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Sunday, November 11, 2007

Brining Chicken or Turkey Before Roasting for more flavorful, juicier meat

Brining will provide juicier and more flavorful meat. Chickens or turkeys you buy in the store don't have the flavor those old barnyard chickens used to have, so brining is a perfect way to add in the flavor.

The brining process forces water into the muscle tissues of the meat by a process known as diffusion and osmosis. The additional moisture causes the muscle tissues to swell and hold more water, and will make the meat more moist and tender. Any spices, herbs, or other flavorings you add to the brine solution will get taken deep into the meat along with the water.

The brining mixture and the chicken are placed in a large pot and stored in the refrigerator during the brining process, or alternatively, you can put it in a cooler and close the lid. Leave the chicken or turkey to soak for approximately one hour per pound. If your chicken or turkey is large and needs to soak a while and you're using the cooler, you can add ice periodically or use those blue ice thingies in the water. But I recommend using the pan in the refrigerator. Keep the fowl down in the water by weighting it with a brick or a plate or anything heavy in a freezer bag (or just turn it over once in a while).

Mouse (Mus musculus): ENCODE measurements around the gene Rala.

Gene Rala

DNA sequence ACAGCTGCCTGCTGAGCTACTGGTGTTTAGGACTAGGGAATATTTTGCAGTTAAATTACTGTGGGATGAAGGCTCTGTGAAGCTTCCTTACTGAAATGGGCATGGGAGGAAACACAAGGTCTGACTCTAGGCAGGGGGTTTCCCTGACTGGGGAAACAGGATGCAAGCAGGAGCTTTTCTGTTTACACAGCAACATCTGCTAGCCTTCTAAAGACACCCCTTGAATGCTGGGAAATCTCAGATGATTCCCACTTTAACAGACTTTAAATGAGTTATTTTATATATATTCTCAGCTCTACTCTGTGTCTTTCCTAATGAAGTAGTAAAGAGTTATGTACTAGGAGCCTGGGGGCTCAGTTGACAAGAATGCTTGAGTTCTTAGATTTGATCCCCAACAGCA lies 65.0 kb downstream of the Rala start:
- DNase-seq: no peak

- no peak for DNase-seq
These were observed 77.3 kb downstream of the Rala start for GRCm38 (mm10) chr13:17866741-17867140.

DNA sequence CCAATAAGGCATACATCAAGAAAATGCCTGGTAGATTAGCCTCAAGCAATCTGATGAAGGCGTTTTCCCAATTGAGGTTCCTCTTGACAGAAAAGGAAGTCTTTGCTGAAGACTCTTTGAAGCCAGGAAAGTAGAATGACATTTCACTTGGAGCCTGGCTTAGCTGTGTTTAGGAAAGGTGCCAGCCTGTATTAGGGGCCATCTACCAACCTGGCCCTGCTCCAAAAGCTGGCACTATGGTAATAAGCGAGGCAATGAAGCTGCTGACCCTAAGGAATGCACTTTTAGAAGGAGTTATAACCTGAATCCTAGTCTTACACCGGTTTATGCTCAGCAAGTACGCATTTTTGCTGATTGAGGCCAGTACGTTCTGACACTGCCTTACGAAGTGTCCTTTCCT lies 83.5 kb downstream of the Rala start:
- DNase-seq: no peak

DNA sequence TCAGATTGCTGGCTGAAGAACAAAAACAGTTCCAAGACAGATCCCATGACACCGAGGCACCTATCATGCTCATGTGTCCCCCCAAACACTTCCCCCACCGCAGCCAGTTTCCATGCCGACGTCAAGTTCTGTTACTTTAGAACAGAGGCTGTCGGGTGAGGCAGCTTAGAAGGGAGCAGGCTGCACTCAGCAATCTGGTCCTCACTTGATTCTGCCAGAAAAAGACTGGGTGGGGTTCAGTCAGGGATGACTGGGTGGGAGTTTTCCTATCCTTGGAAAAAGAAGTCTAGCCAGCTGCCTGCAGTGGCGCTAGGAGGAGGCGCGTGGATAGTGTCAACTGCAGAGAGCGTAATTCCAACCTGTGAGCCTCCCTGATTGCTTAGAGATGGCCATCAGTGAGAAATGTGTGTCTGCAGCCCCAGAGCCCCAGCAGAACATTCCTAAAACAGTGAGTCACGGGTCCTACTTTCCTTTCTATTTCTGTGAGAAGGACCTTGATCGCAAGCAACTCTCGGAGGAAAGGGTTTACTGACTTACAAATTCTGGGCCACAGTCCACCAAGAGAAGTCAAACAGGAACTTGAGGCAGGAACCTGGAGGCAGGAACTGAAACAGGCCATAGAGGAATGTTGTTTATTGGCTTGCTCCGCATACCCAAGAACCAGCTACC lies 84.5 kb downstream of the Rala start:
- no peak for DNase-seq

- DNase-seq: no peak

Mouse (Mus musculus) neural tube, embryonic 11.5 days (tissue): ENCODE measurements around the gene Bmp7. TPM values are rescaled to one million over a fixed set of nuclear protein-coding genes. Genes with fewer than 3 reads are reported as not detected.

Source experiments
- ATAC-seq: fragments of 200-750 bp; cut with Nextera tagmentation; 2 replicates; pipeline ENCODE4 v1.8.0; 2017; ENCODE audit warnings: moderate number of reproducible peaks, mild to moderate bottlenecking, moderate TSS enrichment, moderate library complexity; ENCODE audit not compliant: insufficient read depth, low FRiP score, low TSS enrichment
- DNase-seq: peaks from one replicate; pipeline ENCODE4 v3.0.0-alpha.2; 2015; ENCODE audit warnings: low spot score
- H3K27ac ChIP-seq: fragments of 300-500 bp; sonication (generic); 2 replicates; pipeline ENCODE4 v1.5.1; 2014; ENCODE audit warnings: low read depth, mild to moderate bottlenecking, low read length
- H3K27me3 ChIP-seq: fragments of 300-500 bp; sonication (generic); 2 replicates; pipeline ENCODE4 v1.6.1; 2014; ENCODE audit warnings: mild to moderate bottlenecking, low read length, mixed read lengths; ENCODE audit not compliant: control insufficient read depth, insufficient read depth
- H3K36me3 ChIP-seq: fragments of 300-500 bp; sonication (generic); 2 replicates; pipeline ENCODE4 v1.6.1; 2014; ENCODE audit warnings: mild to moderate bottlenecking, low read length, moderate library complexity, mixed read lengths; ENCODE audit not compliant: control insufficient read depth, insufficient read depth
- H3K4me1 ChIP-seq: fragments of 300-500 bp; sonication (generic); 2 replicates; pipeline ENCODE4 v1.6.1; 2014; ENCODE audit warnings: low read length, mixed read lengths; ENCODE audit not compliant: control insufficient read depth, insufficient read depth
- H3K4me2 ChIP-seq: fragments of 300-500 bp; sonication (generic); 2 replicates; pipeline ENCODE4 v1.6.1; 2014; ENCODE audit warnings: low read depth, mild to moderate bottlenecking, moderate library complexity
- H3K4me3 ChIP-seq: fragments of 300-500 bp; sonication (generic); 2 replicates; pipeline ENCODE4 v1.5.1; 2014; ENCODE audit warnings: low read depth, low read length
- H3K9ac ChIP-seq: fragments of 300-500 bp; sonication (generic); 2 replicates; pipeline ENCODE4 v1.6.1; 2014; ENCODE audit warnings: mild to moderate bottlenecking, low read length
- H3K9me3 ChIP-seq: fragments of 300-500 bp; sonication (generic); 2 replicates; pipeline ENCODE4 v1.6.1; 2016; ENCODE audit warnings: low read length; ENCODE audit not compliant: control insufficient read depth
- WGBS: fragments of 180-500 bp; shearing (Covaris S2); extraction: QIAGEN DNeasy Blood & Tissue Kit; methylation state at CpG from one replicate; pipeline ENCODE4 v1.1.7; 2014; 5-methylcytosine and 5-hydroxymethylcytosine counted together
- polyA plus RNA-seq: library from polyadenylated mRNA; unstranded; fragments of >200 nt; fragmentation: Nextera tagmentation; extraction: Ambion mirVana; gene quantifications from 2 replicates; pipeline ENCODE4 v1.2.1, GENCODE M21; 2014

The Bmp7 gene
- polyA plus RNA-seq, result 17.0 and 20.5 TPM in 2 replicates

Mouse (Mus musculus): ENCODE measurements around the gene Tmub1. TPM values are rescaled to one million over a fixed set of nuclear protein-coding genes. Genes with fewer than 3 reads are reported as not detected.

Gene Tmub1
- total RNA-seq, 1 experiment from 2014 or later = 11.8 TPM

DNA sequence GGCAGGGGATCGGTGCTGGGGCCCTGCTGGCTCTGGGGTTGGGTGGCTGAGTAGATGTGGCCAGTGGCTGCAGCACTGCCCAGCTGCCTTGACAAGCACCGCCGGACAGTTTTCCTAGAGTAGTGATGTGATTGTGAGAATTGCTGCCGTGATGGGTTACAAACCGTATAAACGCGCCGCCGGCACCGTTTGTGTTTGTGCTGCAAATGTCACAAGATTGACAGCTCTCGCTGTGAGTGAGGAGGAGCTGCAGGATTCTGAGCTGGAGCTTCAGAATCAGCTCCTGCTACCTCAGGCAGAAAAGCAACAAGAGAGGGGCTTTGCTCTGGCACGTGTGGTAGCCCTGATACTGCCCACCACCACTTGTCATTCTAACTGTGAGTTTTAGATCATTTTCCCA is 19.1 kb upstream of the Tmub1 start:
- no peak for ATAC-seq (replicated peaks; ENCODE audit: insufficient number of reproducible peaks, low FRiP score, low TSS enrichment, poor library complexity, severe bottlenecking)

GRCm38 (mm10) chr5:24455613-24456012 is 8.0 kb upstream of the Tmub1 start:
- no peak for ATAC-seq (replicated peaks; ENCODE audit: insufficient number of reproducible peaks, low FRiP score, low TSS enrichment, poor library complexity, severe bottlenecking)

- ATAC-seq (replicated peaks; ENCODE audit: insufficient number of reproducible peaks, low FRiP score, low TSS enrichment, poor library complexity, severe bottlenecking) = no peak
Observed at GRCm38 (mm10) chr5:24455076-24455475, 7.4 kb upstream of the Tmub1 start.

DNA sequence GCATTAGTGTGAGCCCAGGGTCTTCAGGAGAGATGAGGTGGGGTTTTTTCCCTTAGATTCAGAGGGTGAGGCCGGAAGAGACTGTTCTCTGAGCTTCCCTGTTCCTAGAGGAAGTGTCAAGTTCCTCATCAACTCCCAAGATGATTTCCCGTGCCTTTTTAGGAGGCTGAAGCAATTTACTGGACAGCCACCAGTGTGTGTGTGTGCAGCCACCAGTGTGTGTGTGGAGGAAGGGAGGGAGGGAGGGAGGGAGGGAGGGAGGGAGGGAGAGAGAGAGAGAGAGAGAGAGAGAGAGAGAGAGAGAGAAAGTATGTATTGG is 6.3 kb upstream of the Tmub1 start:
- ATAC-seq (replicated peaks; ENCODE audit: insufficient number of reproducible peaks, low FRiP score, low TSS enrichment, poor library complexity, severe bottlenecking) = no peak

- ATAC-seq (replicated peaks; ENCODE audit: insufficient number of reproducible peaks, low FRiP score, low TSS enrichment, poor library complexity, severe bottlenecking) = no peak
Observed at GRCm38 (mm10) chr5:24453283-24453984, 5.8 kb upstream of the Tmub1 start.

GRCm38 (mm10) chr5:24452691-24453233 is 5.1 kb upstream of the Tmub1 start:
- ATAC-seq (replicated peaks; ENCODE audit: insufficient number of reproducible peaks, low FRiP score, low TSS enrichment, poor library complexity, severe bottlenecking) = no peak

Be sure to rinse well before cooking.

Perfect Brining Recipe

1 gallon water

3/4 cup kosher salt

2/3 cup sugar (only if grilling, frying, or broiling the chicken or turkey, not if you're roasting. See note below.)

3/4 cup soy sauce

1 teaspoon each of dried tarragon, thyme, black pepper

1/4 cup olive oil

Start by boiling the water and then adding the salt and sugar, so that it will dissolve easier. Then add the spices to the hot liquid so that the flavors are extracted. Cool the brine solution.

**If you're going to broil, grill, or fry the turkey or chicken, you can add sugar in amounts equal to the salt. Sugar, in the brining solution, will add flavor to the chicken and will improve the natural caramelized flavor that occurs when the meat is grilled or fried. Don't use it if you're roasting, if the pan drippings are going to be used for making gravy, or if you're cooking any vegetables in with the fowl, adding sugar to the brining solution may result in gravy and vegetables that are too sweet.

1 comment:

Kristen said...

Thanks! I have been reading about brining, but it didn't say anywhere else not to add sugar if you're roasting it. I will try it that way.